THE PENNSYLVANIA BUILDING AT THE SESQUI-CENTENNIAL EXPOSITION

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THE PENNSYLVANIA BUILDING AT THE

SESQUI-CENTENNIAL EXPOSITION

THE PENNSYLVANIA BUILDING* Plan and Structure

HE

building symbolized the glory of Pennsylvania’s contributions to the history of our country the Commonwealth’s spiritual and material wealth and progress. No forms were borrowed from European structures to make the building “Classic,” nor was “Colonial” precedent followed. Its trend was modern. Its dominant note was the vertical motif, a typical American contribution to architectural expression. Thus, being distinctly American, it not only memorialized an event of 150 years ago, but expressed the greatness of the State in resources,



industry, culture, government and art.

The building was built around a court, 120 feet from Broad street through a wide colon-

square, entered

nade of 13 bays typifying the original colonies of which Pennsylvania was the Keystone State. Flanking the court and extending the full depth of the building were two exhibition halls 225 feet long, 93 feet wide and 43 feet high.

The Broad

two exhibi-

from the Report of the Pennsylvania Sesqui-CenCommission 1927.

* Reprinted

tennial

street facade comprised the

26

Pennsylvania German Society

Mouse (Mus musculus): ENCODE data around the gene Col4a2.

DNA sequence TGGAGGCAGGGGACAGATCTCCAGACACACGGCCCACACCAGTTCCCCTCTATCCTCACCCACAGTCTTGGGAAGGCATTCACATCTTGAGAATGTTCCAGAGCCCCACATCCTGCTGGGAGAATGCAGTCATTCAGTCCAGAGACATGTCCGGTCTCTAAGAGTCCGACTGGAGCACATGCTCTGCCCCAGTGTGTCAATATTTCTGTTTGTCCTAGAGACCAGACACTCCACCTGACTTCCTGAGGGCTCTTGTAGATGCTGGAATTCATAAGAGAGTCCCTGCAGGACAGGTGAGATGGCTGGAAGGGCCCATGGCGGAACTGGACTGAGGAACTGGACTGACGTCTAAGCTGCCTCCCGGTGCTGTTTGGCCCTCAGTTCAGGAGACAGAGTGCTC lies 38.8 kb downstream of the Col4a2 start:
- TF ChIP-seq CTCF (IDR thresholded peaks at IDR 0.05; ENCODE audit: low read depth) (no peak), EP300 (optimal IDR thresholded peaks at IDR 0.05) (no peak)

by tall colonnades. In each gable were immense niches sheltering heroic groups of sculpture representing “Industry” and “Agriculture,” Pennsylvania’s two major activities. As one passed through the colonnade with its richly colored ceiling, high overhead were caught glimpses of the central portion of the rotunda, and its gilded clerestory pierced with designs of interlacing Keystone shapes filled with vari-colored glass. The central feature of the court was an immense pool, Keystone shaped, in which were reflected the fourteen wall panels depicting in low tion halls with gabled ends joined

relief the scenes of the State’s notable history

from the

time of Penn to the present age and in the center of all, flanking the entrance to the rotunda, were pylons each containing a colossal sculpture figure in higher relief, one a male, the other a female, suggesting the equality ;

of the sexes.

In the panel above the columns of the porch was the coat-of-arms of Pennsylvania, carved in colorful cement. Above the doorways was a sculptured frieze of figures representing the progress of mankind since Pennsylvania became a State, and this procession was taken up and continued above the numerous groups of doorways in the several parts of the building. Over the front and rear entrances to the rotunda were screens of pierced plaster in delicate interwoven Keystone designs filled with glass. Around the sixteen sided rotunda extended two 9-foot aisles of slender columns, supporting an arched roof beamed and panelled in plaster. At night the rose-tinted building was painted with light from concealed reflectors. The intensity of illumination made the great rotunda tower a glowing torch. Lesser beams directed through the skylights created the same pleasant glow of soft-colored light that played about the walls and columns by day.